It’s difficult to tell whether the levels of irony are odd or even. America, the bastion of market capitalism, is on the verge of nationalizing its banking industry. The $700 billion price tag comes out to about $7,000 per American household.
The Bush Administration attempted to muscle the bailout package through Congress with a panicky threat, reminiscent of the build-up to the Iraq War:
Do this now or something terrible will happen!
Once bitten, twice shy - Congress is taking a few days to mull over its options. Headlines from the business pages trace the outline of the general response:
"Congress Condemns Bail-out,”“FBI Investigates Companies at Heart of Meltdown,” and “US Lawmakers Express Anger,” etc.
Online financial forums (where I go to get a gauge of market sentiment) have been equally negative:
“We will become slaves to foreigners.” “The fat cats who scammed the homebuyers should be put into labor camps.” “Lynching is becoming quite attractive.” Etc.
A Los Angeles Times poll found that 55% of Americans reject the idea of bailing out the banks, even if the collapse of the banks will seriously damage the economy.
Venezuelan President Hugo Chavez couldn’t help putting the boots in. Chavez, who called Bush “the devil’ during his 2006 General Assembly commented dryly:
I nationalize strategic companies and get criticized, but when Bush does it, it’s okay. Bush is turning socialist. How are you now, comrade Bush?
And it’s not just politicians, malcontents and socialists digging in their heels on the bailout package. Hedge fund operator, Eric D. Hovde, who also owns the investment bank Hovde Capital, has come out with guns blazing in an Op-Ed piece in the Washington Post:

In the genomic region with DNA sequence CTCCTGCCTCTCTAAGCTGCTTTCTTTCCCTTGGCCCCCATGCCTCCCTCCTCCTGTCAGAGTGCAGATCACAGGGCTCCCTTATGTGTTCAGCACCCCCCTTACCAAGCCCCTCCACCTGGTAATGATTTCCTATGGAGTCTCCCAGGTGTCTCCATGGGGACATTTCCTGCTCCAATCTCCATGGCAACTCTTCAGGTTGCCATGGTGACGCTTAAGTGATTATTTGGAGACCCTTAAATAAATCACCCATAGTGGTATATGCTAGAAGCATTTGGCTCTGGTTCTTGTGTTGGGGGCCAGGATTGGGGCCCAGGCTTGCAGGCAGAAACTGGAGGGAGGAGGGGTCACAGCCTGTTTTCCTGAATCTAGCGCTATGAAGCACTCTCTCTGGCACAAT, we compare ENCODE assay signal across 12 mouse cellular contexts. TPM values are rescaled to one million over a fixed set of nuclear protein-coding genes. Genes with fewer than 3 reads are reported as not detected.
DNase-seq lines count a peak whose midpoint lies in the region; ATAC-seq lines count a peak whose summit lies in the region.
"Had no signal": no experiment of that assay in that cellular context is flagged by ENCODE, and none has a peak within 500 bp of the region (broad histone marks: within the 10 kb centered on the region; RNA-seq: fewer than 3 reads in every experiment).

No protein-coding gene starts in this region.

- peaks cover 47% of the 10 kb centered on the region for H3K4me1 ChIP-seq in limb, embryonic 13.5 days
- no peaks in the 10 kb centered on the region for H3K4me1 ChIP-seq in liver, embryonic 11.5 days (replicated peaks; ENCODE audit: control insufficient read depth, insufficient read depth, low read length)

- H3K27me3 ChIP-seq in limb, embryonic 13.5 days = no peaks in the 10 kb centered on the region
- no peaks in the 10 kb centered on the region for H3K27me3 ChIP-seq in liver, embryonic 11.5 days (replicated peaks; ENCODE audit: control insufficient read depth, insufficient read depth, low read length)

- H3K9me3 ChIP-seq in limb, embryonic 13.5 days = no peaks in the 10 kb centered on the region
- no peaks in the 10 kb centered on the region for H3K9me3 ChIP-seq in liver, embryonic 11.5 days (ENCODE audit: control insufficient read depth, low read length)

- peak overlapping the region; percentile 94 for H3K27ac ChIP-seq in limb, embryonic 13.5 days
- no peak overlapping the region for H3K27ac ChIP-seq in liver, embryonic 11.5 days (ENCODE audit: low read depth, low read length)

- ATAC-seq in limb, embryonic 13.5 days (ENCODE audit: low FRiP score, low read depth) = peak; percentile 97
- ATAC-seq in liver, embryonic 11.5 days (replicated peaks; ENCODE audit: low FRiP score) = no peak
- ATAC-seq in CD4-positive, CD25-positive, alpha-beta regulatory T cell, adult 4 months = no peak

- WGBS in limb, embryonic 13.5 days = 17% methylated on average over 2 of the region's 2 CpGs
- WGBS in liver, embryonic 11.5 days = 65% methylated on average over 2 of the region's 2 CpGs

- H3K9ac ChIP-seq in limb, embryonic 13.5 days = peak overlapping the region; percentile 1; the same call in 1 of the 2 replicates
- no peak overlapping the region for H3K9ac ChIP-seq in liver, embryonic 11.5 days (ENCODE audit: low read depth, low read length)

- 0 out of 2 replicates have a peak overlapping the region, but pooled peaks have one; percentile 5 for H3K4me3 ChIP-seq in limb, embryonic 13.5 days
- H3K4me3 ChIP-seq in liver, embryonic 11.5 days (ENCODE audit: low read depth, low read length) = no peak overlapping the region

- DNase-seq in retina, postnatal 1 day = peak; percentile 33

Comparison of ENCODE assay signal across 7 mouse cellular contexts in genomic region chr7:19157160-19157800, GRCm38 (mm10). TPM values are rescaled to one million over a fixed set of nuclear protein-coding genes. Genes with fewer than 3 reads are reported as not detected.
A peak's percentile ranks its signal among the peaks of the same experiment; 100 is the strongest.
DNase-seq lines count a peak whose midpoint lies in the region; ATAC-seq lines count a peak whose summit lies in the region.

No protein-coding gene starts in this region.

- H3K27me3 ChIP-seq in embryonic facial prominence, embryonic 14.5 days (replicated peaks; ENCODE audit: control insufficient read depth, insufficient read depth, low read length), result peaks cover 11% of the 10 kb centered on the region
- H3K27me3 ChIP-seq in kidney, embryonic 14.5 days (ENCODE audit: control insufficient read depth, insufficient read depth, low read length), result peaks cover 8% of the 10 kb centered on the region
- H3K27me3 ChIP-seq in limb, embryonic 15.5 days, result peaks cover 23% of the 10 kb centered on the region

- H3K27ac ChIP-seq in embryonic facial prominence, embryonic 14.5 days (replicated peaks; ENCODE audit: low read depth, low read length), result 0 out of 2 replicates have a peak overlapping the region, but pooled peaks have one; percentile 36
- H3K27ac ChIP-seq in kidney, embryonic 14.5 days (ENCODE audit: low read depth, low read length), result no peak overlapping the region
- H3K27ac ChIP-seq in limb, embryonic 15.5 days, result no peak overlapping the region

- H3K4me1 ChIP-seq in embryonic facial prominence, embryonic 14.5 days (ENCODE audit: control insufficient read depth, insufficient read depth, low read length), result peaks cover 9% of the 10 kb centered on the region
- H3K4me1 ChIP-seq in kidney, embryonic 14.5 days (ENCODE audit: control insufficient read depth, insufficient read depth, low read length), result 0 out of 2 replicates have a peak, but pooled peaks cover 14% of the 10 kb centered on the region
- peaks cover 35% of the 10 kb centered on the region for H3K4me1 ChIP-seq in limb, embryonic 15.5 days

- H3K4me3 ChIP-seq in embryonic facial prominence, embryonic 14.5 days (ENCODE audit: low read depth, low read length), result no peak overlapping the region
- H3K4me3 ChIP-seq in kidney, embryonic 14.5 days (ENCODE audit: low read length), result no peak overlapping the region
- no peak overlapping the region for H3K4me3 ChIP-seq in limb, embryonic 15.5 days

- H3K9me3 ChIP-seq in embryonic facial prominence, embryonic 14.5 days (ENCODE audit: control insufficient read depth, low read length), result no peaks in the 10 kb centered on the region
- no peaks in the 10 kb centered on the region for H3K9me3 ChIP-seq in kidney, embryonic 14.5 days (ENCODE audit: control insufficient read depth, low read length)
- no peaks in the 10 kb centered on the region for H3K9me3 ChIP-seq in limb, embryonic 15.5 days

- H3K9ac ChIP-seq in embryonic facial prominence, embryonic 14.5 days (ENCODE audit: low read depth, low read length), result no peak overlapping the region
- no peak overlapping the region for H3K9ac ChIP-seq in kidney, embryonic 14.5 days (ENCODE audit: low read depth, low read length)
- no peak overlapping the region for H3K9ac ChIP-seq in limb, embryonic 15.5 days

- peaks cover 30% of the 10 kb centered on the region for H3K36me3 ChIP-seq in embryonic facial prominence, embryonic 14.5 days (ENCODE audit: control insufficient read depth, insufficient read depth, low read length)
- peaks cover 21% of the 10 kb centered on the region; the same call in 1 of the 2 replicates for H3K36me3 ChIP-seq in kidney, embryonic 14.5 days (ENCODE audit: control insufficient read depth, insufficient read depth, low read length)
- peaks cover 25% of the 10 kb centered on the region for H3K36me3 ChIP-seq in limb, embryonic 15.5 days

Looking for someone to blame for the shambles in U.S. financial markets? In my view, there’s no need to look beyond Wall Street and the halls of power in Washington. The former has created the nightmare by chasing obscene profits [$62 billion in 2006 bonuses] and the latter have allowed it to spread by not practicing the oversight that is the federal government’s responsibility.
For the first time since Pearl Harbor, it appears that almost everybody agrees. Bailing out the banks just feels wrong. The problem – and it is a big one – is that nobody is quite sure what will happen if the U.S. government doesn’t write this check. Or rather, I think they do know what will happen, and don’t want to deal with it.
Doing nothing will probably catalyze a global recession and sink the Dow to 8,000 or lower. Tens of millions of people around the world will lose their jobs and their homes, triggering a surge of inflation that will make the U.S. dollar worthless.
It would take a foolhardy giant to look the American people in the eye and say:
This is going to hurt a lot, but eventually (it could take a decade) you will recover and be better for it.
It's much easier to put them to sleep for a few a more years with a massive injection of cash and wait for the next bubble.
Oh, speaking of “cash”. Guess what? The U.S. government doesn’t have any. So how is it going to pay for the $700 billion bailout? The same way it always does, by printing money. The only thing I can see with absolute certainty is that the “bailout” is going to cause a significant further devaluation of the U.S. dollar. That creates an opportunity, and there are a few ways of playing it.
One is to buy PowerShares DB U.S. Dollar Index Bearish (AMEX:UDN).
click to enlarge
UDN is designed to rise as the U.S. dollar falls relative to its performance against the Euro, Japanese Yen, British Pound, Canadian Dollar, Swedish Krona and Swiss Franc. As you can see from the above chart, UDN has outperformed the DJIA by 8% over the last 10 days as this banking crisis has heated up.
Of course, finding a way to short the dollar is not the only way to take advantage of this situation.
A good friend of mine has provided me with another example:
He spent C$1 million on a house in
In the meantime, house prices have decreased 20% in the
These volatile markets are causing sleepless nights for many investors. But history teaches us that even in the midst of the worst storms, there are always opportunities. In this case, finding ways to safely diversify away from the U.S. dollar is a good strategy.